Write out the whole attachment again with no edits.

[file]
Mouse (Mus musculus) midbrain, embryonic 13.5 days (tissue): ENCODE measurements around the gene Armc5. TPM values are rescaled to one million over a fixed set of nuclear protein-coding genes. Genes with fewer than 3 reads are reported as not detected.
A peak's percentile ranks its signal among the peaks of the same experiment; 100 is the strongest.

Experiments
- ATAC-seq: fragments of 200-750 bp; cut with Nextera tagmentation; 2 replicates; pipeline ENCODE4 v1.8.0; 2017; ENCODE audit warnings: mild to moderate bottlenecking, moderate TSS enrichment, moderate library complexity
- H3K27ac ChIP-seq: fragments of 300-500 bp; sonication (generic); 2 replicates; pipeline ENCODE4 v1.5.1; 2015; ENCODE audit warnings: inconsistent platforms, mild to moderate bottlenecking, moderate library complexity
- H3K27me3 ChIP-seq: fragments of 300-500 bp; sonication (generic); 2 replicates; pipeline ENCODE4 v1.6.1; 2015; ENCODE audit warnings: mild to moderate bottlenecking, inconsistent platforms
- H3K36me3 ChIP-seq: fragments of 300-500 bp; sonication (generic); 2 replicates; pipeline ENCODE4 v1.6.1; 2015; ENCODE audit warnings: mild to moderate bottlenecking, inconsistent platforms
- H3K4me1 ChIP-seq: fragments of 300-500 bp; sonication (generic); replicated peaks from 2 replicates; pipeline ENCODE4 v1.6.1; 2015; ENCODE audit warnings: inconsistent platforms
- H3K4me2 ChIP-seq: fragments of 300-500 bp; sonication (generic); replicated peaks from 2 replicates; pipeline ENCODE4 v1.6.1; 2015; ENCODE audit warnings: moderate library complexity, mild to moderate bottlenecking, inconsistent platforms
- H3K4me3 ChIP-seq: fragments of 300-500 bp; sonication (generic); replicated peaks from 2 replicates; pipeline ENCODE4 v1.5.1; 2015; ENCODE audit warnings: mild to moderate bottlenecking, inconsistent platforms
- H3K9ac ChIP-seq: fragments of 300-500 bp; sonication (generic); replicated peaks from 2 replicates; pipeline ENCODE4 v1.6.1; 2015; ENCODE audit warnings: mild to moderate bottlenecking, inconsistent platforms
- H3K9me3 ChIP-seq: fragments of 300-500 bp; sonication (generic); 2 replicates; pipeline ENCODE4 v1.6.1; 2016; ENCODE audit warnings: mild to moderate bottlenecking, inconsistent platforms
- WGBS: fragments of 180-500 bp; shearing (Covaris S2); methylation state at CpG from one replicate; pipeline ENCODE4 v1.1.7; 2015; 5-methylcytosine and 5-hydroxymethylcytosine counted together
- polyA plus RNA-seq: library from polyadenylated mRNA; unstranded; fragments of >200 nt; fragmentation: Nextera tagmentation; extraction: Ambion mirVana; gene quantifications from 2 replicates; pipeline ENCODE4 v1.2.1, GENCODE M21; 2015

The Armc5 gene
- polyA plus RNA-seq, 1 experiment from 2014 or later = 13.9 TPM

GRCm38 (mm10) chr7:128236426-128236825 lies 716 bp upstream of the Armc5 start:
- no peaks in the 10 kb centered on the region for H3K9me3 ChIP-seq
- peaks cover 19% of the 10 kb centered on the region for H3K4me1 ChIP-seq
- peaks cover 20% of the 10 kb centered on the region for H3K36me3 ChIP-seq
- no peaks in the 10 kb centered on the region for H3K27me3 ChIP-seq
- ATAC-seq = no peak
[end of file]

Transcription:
Mouse (Mus musculus) midbrain, embryonic 13.5 days (tissue): ENCODE measurements around the gene Armc5. TPM values are rescaled to one million over a fixed set of nuclear protein-coding genes. Genes with fewer than 3 reads are reported as not detected.
A peak's percentile ranks its signal among the peaks of the same experiment; 100 is the strongest.

Experiments
- ATAC-seq: fragments of 200-750 bp; cut with Nextera tagmentation; 2 replicates; pipeline ENCODE4 v1.8.0; 2017; ENCODE audit warnings: mild to moderate bottlenecking, moderate TSS enrichment, moderate library complexity
- H3K27ac ChIP-seq: fragments of 300-500 bp; sonication (generic); 2 replicates; pipeline ENCODE4 v1.5.1; 2015; ENCODE audit warnings: inconsistent platforms, mild to moderate bottlenecking, moderate library complexity
- H3K27me3 ChIP-seq: fragments of 300-500 bp; sonication (generic); 2 replicates; pipeline ENCODE4 v1.6.1; 2015; ENCODE audit warnings: mild to moderate bottlenecking, inconsistent platforms
- H3K36me3 ChIP-seq: fragments of 300-500 bp; sonication (generic); 2 replicates; pipeline ENCODE4 v1.6.1; 2015; ENCODE audit warnings: mild to moderate bottlenecking, inconsistent platforms
- H3K4me1 ChIP-seq: fragments of 300-500 bp; sonication (generic); replicated peaks from 2 replicates; pipeline ENCODE4 v1.6.1; 2015; ENCODE audit warnings: inconsistent platforms
- H3K4me2 ChIP-seq: fragments of 300-500 bp; sonication (generic); replicated peaks from 2 replicates; pipeline ENCODE4 v1.6.1; 2015; ENCODE audit warnings: moderate library complexity, mild to moderate bottlenecking, inconsistent platforms
- H3K4me3 ChIP-seq: fragments of 300-500 bp; sonication (generic); replicated peaks from 2 replicates; pipeline ENCODE4 v1.5.1; 2015; ENCODE audit warnings: mild to moderate bottlenecking, inconsistent platforms
- H3K9ac ChIP-seq: fragments of 300-500 bp; sonication (generic); replicated peaks from 2 replicates; pipeline ENCODE4 v1.6.1; 2015; ENCODE audit warnings: mild to moderate bottlenecking, inconsistent platforms
- H3K9me3 ChIP-seq: fragments of 300-500 bp; sonication (generic); 2 replicates; pipeline ENCODE4 v1.6.1; 2016; ENCODE audit warnings: mild to moderate bottlenecking, inconsistent platforms
- WGBS: fragments of 180-500 bp; shearing (Covaris S2); methylation state at CpG from one replicate; pipeline ENCODE4 v1.1.7; 2015; 5-methylcytosine and 5-hydroxymethylcytosine counted together
- polyA plus RNA-seq: library from polyadenylated mRNA; unstranded; fragments of >200 nt; fragmentation: Nextera tagmentation; extraction: Ambion mirVana; gene quantifications from 2 replicates; pipeline ENCODE4 v1.2.1, GENCODE M21; 2015

The Armc5 gene
- polyA plus RNA-seq, 1 experiment from 2014 or later = 13.9 TPM

GRCm38 (mm10) chr7:128236426-128236825 lies 716 bp upstream of the Armc5 start:
- no peaks in the 10 kb centered on the region for H3K9me3 ChIP-seq
- peaks cover 19% of the 10 kb centered on the region for H3K4me1 ChIP-seq
- peaks cover 20% of the 10 kb centered on the region for H3K36me3 ChIP-seq
- no peaks in the 10 kb centered on the region for H3K27me3 ChIP-seq
- ATAC-seq = no peak